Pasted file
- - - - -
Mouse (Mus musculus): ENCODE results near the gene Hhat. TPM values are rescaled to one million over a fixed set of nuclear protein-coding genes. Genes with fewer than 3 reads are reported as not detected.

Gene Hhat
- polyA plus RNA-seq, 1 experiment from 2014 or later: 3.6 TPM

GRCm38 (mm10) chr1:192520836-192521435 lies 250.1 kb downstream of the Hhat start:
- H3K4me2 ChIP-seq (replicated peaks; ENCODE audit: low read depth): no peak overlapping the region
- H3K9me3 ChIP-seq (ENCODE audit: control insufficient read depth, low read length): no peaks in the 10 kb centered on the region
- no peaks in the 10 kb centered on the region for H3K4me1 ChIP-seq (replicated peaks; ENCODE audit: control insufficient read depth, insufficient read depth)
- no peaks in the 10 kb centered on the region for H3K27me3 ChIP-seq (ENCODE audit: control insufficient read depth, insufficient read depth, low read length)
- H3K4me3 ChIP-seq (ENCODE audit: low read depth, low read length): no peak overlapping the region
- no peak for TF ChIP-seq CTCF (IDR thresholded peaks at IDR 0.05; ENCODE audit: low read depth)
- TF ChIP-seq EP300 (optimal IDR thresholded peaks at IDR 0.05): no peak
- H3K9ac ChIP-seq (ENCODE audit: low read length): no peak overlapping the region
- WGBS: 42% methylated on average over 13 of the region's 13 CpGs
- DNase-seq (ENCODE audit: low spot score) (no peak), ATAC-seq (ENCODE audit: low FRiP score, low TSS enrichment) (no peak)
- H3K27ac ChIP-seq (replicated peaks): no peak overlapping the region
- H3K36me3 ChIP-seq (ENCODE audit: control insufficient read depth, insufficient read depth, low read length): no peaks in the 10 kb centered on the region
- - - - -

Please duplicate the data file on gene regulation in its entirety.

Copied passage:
Mouse (Mus musculus): ENCODE results near the gene Hhat. TPM values are rescaled to one million over a fixed set of nuclear protein-coding genes. Genes with fewer than 3 reads are reported as not detected.

Gene Hhat
- polyA plus RNA-seq, 1 experiment from 2014 or later: 3.6 TPM

GRCm38 (mm10) chr1:192520836-192521435 lies 250.1 kb downstream of the Hhat start:
- H3K4me2 ChIP-seq (replicated peaks; ENCODE audit: low read depth): no peak overlapping the region
- H3K9me3 ChIP-seq (ENCODE audit: control insufficient read depth, low read length): no peaks in the 10 kb centered on the region
- no peaks in the 10 kb centered on the region for H3K4me1 ChIP-seq (replicated peaks; ENCODE audit: control insufficient read depth, insufficient read depth)
- no peaks in the 10 kb centered on the region for H3K27me3 ChIP-seq (ENCODE audit: control insufficient read depth, insufficient read depth, low read length)
- H3K4me3 ChIP-seq (ENCODE audit: low read depth, low read length): no peak overlapping the region
- no peak for TF ChIP-seq CTCF (IDR thresholded peaks at IDR 0.05; ENCODE audit: low read depth)
- TF ChIP-seq EP300 (optimal IDR thresholded peaks at IDR 0.05): no peak
- H3K9ac ChIP-seq (ENCODE audit: low read length): no peak overlapping the region
- WGBS: 42% methylated on average over 13 of the region's 13 CpGs
- DNase-seq (ENCODE audit: low spot score) (no peak), ATAC-seq (ENCODE audit: low FRiP score, low TSS enrichment) (no peak)
- H3K27ac ChIP-seq (replicated peaks): no peak overlapping the region
- H3K36me3 ChIP-seq (ENCODE audit: control insufficient read depth, insufficient read depth, low read length): no peaks in the 10 kb centered on the region